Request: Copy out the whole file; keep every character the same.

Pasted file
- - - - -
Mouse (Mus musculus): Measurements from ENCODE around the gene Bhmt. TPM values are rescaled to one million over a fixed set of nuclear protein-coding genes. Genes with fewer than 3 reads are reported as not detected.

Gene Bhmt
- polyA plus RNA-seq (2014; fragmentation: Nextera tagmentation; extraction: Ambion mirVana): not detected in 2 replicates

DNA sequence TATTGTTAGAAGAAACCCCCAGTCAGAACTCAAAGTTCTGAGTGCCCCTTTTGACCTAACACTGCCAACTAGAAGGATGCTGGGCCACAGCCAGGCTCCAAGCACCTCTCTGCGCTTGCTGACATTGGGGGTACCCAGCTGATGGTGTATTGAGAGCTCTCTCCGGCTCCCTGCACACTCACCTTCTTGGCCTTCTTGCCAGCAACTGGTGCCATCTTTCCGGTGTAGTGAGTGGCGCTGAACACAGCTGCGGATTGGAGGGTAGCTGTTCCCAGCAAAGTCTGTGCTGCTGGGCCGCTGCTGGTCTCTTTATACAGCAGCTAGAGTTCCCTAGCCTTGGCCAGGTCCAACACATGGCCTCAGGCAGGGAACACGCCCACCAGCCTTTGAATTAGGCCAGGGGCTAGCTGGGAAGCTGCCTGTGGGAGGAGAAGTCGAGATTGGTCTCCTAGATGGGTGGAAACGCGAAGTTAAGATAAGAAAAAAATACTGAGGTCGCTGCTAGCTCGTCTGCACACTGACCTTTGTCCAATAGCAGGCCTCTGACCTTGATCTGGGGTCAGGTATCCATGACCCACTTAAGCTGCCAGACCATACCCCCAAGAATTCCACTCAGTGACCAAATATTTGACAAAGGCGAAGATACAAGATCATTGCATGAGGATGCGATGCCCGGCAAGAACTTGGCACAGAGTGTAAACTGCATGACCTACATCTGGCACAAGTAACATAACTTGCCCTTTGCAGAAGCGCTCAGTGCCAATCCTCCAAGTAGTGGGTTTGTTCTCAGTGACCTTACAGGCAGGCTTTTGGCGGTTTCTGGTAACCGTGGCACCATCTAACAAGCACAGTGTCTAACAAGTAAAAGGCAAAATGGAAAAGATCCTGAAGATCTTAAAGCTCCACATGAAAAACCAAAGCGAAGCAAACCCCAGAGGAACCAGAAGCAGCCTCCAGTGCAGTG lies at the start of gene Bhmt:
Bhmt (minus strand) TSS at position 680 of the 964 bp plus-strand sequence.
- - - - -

Mouse (Mus musculus): Measurements from ENCODE around the gene Bhmt. TPM values are rescaled to one million over a fixed set of nuclear protein-coding genes. Genes with fewer than 3 reads are reported as not detected.

Gene Bhmt
- polyA plus RNA-seq (2014; fragmentation: Nextera tagmentation; extraction: Ambion mirVana): not detected in 2 replicates

DNA sequence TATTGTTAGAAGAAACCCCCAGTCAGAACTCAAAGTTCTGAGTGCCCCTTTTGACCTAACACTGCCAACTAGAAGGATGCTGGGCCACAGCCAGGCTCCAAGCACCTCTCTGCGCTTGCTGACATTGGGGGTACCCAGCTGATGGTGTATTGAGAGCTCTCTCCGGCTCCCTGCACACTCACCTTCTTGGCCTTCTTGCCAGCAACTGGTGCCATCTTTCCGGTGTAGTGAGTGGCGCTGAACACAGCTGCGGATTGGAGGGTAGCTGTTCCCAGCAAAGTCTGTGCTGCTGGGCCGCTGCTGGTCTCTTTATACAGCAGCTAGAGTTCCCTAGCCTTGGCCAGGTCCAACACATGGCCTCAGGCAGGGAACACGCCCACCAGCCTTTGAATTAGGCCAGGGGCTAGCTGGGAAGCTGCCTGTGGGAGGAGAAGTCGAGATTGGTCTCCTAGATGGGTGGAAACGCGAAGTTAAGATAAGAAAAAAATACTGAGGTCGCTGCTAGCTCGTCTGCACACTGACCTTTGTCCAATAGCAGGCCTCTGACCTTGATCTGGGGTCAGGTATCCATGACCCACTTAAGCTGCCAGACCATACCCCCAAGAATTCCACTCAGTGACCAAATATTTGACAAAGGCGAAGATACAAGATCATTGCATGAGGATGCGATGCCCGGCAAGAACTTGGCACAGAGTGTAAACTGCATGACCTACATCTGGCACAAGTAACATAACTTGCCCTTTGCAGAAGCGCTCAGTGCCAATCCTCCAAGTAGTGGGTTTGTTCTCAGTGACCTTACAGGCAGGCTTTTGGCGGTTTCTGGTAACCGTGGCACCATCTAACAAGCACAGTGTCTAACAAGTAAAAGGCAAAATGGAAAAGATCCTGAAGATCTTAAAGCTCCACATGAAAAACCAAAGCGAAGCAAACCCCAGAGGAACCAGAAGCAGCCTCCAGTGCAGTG lies at the start of gene Bhmt:
Bhmt (minus strand) TSS at position 680 of the 964 bp plus-strand sequence.